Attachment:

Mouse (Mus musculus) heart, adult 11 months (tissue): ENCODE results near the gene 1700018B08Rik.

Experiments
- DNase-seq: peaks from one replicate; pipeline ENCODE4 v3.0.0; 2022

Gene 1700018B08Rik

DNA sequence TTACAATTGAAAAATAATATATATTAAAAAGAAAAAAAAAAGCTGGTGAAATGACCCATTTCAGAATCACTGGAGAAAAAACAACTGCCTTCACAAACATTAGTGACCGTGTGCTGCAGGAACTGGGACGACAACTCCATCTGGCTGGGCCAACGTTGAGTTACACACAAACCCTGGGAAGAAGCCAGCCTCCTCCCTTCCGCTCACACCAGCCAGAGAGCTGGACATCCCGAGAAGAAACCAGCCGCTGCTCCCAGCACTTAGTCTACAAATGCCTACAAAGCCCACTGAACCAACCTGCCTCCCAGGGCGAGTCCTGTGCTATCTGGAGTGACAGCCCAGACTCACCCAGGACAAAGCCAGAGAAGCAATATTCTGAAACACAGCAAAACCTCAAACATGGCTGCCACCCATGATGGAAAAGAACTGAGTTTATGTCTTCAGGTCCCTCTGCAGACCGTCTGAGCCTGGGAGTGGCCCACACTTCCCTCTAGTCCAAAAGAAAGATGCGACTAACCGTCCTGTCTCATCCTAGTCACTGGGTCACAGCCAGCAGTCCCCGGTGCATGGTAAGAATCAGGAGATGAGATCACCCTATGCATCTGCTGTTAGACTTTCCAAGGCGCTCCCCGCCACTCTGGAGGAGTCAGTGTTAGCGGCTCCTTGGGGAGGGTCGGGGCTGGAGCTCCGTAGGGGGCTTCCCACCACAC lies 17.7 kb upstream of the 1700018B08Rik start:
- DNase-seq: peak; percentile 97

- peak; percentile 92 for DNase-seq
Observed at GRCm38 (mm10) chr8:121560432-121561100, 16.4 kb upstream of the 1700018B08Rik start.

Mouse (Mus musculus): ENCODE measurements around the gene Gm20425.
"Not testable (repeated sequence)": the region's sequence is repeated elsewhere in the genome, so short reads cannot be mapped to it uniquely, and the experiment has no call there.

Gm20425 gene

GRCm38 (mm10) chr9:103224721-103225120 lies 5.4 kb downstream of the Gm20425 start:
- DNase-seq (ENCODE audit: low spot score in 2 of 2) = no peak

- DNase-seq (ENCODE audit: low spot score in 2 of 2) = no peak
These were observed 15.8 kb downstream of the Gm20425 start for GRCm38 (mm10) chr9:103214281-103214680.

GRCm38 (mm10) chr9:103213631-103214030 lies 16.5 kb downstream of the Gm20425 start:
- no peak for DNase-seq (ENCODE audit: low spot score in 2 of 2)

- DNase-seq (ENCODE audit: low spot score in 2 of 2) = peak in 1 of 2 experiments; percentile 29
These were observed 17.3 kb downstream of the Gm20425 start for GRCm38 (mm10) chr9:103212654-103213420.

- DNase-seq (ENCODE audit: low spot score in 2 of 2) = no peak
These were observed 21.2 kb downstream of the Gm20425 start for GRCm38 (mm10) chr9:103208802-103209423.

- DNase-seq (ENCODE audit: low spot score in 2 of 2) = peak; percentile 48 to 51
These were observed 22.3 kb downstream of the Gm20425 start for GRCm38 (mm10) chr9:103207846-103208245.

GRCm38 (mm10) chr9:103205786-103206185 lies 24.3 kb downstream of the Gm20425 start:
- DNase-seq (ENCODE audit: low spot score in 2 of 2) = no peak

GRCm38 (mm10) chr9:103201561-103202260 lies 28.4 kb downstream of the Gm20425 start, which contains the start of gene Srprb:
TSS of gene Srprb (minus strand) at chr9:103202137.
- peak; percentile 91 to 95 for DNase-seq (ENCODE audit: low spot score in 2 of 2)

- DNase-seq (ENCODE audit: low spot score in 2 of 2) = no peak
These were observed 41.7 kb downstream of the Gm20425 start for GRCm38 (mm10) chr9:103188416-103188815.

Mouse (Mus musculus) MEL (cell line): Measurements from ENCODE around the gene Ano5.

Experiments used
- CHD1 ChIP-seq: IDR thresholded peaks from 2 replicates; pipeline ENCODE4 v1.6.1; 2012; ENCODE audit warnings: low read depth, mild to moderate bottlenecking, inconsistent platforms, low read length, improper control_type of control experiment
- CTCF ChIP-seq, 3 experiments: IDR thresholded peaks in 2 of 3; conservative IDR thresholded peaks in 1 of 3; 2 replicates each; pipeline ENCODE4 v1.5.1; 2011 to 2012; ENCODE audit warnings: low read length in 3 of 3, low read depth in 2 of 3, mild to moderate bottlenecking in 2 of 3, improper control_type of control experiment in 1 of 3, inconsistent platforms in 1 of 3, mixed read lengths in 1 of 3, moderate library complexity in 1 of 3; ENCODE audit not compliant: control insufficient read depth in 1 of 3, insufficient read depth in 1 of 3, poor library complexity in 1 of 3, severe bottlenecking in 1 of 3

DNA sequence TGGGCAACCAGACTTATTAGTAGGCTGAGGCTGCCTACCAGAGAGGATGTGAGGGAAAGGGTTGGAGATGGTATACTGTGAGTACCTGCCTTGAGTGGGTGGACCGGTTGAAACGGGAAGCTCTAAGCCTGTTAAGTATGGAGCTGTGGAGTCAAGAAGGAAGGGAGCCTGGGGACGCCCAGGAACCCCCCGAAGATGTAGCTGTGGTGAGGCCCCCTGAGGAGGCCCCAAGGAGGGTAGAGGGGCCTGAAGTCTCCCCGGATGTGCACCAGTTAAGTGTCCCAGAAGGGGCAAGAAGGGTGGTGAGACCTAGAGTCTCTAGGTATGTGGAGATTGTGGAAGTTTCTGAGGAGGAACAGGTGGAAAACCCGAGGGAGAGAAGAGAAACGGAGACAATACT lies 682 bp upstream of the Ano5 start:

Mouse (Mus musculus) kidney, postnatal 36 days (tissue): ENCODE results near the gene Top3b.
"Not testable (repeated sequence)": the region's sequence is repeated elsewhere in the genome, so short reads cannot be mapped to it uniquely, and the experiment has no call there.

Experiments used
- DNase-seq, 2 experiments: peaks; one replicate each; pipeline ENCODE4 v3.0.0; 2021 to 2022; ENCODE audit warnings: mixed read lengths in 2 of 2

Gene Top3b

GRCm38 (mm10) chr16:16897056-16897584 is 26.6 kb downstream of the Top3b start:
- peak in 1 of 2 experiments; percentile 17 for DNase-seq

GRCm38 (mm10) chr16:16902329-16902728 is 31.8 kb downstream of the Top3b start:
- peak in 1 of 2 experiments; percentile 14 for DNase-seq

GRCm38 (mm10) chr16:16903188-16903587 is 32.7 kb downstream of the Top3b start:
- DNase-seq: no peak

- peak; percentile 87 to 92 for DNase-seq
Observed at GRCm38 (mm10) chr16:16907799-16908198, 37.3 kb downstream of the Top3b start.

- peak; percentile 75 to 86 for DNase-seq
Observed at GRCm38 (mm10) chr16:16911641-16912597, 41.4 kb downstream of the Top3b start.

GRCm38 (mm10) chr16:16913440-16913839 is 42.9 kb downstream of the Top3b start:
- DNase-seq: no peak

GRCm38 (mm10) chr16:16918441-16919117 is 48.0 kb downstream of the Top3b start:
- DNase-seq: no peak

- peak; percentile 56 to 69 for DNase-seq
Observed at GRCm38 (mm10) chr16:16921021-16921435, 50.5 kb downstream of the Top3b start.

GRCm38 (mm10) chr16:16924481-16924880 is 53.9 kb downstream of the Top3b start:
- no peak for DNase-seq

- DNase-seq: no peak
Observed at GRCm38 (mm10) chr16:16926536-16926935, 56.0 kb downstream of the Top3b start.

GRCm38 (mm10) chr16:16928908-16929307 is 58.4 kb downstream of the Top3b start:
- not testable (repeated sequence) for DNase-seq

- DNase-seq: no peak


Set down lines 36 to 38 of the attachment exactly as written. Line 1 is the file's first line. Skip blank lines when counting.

Mouse (Mus musculus) kidney, postnatal 36 days (tissue): ENCODE results near the gene Top3b.
"Not testable (repeated sequence)": the region's sequence is repeated elsewhere in the genome, so short reads cannot be mapped to it uniquely, and the experiment has no call there.

Experiments used